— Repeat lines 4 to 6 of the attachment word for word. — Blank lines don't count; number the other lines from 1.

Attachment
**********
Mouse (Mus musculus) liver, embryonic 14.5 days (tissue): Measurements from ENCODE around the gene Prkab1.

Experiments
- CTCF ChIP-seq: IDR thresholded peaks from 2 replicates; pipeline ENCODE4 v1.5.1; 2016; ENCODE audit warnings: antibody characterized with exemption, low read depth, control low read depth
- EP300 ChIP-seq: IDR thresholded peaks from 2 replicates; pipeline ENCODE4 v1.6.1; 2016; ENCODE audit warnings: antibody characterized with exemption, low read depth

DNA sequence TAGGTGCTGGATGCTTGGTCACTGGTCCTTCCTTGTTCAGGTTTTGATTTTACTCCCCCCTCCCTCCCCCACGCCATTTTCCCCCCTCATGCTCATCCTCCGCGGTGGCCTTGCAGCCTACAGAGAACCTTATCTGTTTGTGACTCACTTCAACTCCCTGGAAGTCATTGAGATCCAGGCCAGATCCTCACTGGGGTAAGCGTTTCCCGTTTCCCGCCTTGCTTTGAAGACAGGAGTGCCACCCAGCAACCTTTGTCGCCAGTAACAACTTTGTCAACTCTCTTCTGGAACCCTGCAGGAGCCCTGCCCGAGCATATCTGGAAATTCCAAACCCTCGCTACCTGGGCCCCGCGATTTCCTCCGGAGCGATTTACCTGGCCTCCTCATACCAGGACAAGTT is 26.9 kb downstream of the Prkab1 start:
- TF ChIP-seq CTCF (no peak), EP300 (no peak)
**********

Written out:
- EP300 ChIP-seq: IDR thresholded peaks from 2 replicates; pipeline ENCODE4 v1.6.1; 2016; ENCODE audit warnings: antibody characterized with exemption, low read depth

DNA sequence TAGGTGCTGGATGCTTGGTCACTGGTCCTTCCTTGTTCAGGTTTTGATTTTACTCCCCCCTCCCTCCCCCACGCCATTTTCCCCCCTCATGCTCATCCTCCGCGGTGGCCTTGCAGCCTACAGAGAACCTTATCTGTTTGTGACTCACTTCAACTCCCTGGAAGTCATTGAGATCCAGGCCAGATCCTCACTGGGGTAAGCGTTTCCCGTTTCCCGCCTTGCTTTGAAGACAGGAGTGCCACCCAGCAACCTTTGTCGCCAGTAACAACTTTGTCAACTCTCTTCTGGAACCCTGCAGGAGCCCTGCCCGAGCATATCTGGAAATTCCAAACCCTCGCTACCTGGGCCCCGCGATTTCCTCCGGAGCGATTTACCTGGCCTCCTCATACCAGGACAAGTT is 26.9 kb downstream of the Prkab1 start:
- TF ChIP-seq CTCF (no peak), EP300 (no peak)